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Multitude of ideas – how to handle project priorities

Today’s topic is resources, but not the ones your HR might deal with. Let’s think about the resources understood as ideas, a multitude of ideas that keep streaming into your company from various directions. You and your team have to plan out how to contain and process this potential in your monthly or quarterly perspective.
These ideas most often originate from your present or potential customers, your friends, you and your team, your superiors or leaders (presidents, CEOs, investors) or even your customer who is your ultimate boss. Usually, there are far more ideas than implementation options. Listen to this episode to find a simple way to manage priorities. You do want to make it effective, right?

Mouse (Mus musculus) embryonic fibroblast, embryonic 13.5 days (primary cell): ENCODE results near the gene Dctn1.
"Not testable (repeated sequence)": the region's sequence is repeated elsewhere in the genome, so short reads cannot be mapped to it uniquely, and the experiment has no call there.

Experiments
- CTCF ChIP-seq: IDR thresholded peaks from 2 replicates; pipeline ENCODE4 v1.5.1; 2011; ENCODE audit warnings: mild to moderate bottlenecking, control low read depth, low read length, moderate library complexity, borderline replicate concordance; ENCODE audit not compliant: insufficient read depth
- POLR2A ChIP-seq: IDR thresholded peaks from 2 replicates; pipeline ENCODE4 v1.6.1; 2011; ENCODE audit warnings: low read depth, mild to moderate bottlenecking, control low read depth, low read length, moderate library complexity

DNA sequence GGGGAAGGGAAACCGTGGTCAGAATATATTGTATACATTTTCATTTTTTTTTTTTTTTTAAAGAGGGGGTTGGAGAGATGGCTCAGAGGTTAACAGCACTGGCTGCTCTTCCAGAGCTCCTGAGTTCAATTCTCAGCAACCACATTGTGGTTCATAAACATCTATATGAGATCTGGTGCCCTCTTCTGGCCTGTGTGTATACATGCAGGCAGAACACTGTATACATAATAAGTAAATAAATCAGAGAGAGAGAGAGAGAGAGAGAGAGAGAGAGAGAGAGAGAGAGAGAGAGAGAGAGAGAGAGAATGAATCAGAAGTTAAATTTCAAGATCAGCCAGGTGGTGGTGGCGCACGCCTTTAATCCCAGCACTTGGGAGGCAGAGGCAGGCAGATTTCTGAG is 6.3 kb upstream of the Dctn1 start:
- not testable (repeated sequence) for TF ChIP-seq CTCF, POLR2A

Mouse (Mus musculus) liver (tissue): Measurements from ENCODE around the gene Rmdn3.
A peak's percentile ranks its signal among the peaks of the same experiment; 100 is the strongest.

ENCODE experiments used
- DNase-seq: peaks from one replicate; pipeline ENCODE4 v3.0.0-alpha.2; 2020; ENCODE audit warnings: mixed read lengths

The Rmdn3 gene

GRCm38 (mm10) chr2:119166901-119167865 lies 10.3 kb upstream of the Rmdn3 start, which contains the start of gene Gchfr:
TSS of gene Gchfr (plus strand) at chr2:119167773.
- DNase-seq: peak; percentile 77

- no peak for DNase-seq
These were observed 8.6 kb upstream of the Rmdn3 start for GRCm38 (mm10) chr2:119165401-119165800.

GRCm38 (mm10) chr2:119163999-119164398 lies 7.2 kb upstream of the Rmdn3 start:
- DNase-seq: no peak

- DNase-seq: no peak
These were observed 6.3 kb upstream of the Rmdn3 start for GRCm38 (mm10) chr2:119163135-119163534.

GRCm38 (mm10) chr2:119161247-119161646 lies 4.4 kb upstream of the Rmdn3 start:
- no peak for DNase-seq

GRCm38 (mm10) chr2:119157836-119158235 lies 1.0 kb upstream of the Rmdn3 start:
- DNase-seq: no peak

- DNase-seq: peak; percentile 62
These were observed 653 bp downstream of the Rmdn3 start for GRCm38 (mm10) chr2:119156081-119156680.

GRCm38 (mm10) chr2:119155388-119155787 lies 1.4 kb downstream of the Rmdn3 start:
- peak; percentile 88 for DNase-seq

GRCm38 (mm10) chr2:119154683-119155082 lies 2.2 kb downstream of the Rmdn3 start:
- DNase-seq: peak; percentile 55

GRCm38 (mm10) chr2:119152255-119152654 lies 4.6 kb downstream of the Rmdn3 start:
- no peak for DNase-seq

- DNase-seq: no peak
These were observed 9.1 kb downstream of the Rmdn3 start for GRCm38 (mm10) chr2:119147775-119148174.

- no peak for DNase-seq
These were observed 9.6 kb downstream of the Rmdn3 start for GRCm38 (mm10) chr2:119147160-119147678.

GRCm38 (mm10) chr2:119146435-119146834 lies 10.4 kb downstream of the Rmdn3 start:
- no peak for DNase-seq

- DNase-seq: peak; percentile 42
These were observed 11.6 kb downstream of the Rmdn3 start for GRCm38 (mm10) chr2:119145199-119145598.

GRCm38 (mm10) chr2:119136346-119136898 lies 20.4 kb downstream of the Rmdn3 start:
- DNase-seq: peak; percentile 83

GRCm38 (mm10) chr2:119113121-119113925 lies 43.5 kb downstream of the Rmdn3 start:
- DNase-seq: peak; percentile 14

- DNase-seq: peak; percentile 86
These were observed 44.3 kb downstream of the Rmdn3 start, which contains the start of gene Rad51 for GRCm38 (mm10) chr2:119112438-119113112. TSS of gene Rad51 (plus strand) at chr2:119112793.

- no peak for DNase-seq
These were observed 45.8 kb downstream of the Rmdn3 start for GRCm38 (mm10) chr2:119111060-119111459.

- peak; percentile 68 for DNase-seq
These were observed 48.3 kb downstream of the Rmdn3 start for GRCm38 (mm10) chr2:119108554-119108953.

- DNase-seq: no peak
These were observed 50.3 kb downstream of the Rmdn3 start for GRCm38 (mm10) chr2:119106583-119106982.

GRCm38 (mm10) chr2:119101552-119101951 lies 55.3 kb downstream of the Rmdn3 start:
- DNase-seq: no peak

In my conversations with startups, especially those at the beginning of their way (but with those more advanced, too), I could sense a feeling of frustration. The frustration caused not so much by an excess of ideas, but rather by their limited idea-processing capacity – their discouragement when it turned out their teams were three or even ten times too small.

I have a useful quote here, popular in the tech business sector:

nine women will not give a birth to a child in a month.

In other words, if production resources in a technological startup are increased overnight, let’s say if they hire more IT teams with a few more tens of programmers, it will not necessarily boost their SOFTWARE PRODUCTION. There WILL be an improvement, but not proportional to the growth in employment. Adding workforce, especially in software production, which is not linearly scalable, can only pile up challenges in scalability of this production.

While there are tools to manage the code versions, the internal product management is much harder, because features are mostly connected, parts of one large mechanism. Consequently, if too many people are working on it, it simply turns out that there is not enough product management control to make sure that what is being produced is still integrated and consistent. So, hiring more people to work on a given piece of software (or anything else in your firm) does not ALWAYS lead to a growth in production.